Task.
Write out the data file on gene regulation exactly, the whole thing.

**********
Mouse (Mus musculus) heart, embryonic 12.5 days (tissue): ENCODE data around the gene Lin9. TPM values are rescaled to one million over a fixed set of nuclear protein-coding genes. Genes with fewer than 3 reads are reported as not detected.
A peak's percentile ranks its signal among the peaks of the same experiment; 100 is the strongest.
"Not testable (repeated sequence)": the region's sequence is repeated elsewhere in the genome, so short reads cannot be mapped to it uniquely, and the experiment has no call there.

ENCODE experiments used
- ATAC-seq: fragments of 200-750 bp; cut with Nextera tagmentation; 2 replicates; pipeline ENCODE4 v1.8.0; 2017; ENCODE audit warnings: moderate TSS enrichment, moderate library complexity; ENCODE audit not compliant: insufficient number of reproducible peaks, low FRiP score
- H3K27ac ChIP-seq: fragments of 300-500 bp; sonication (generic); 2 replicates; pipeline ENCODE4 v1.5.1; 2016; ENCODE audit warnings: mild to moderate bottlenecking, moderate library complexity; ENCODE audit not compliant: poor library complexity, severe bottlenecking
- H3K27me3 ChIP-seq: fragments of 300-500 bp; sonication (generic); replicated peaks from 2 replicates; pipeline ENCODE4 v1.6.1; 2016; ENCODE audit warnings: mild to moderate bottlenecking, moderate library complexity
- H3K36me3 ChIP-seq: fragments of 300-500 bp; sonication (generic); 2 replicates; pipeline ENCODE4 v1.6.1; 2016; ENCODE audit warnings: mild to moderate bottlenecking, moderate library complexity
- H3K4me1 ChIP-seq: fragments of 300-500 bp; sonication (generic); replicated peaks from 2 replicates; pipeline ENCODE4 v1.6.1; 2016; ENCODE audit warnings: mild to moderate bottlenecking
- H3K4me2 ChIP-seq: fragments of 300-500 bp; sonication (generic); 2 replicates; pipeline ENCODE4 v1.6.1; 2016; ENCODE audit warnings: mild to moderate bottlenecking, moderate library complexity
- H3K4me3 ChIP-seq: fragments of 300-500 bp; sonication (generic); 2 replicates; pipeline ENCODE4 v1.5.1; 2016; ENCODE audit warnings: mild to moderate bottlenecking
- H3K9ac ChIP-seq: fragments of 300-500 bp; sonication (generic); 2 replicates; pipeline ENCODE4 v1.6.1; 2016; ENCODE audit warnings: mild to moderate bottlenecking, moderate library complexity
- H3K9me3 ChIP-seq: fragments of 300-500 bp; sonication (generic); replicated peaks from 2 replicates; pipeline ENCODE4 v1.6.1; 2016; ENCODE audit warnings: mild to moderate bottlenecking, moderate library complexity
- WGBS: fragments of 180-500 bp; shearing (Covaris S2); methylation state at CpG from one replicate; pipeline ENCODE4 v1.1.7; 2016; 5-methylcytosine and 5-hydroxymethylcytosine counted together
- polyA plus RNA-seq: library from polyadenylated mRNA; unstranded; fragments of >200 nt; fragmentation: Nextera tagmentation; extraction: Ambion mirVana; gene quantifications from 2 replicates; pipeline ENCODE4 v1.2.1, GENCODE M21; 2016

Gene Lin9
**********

Mouse (Mus musculus) heart, embryonic 12.5 days (tissue): ENCODE data around the gene Lin9. TPM values are rescaled to one million over a fixed set of nuclear protein-coding genes. Genes with fewer than 3 reads are reported as not detected.
A peak's percentile ranks its signal among the peaks of the same experiment; 100 is the strongest.
"Not testable (repeated sequence)": the region's sequence is repeated elsewhere in the genome, so short reads cannot be mapped to it uniquely, and the experiment has no call there.

ENCODE experiments used
- ATAC-seq: fragments of 200-750 bp; cut with Nextera tagmentation; 2 replicates; pipeline ENCODE4 v1.8.0; 2017; ENCODE audit warnings: moderate TSS enrichment, moderate library complexity; ENCODE audit not compliant: insufficient number of reproducible peaks, low FRiP score
- H3K27ac ChIP-seq: fragments of 300-500 bp; sonication (generic); 2 replicates; pipeline ENCODE4 v1.5.1; 2016; ENCODE audit warnings: mild to moderate bottlenecking, moderate library complexity; ENCODE audit not compliant: poor library complexity, severe bottlenecking
- H3K27me3 ChIP-seq: fragments of 300-500 bp; sonication (generic); replicated peaks from 2 replicates; pipeline ENCODE4 v1.6.1; 2016; ENCODE audit warnings: mild to moderate bottlenecking, moderate library complexity
- H3K36me3 ChIP-seq: fragments of 300-500 bp; sonication (generic); 2 replicates; pipeline ENCODE4 v1.6.1; 2016; ENCODE audit warnings: mild to moderate bottlenecking, moderate library complexity
- H3K4me1 ChIP-seq: fragments of 300-500 bp; sonication (generic); replicated peaks from 2 replicates; pipeline ENCODE4 v1.6.1; 2016; ENCODE audit warnings: mild to moderate bottlenecking
- H3K4me2 ChIP-seq: fragments of 300-500 bp; sonication (generic); 2 replicates; pipeline ENCODE4 v1.6.1; 2016; ENCODE audit warnings: mild to moderate bottlenecking, moderate library complexity
- H3K4me3 ChIP-seq: fragments of 300-500 bp; sonication (generic); 2 replicates; pipeline ENCODE4 v1.5.1; 2016; ENCODE audit warnings: mild to moderate bottlenecking
- H3K9ac ChIP-seq: fragments of 300-500 bp; sonication (generic); 2 replicates; pipeline ENCODE4 v1.6.1; 2016; ENCODE audit warnings: mild to moderate bottlenecking, moderate library complexity
- H3K9me3 ChIP-seq: fragments of 300-500 bp; sonication (generic); replicated peaks from 2 replicates; pipeline ENCODE4 v1.6.1; 2016; ENCODE audit warnings: mild to moderate bottlenecking, moderate library complexity
- WGBS: fragments of 180-500 bp; shearing (Covaris S2); methylation state at CpG from one replicate; pipeline ENCODE4 v1.1.7; 2016; 5-methylcytosine and 5-hydroxymethylcytosine counted together
- polyA plus RNA-seq: library from polyadenylated mRNA; unstranded; fragments of >200 nt; fragmentation: Nextera tagmentation; extraction: Ambion mirVana; gene quantifications from 2 replicates; pipeline ENCODE4 v1.2.1, GENCODE M21; 2016

Gene Lin9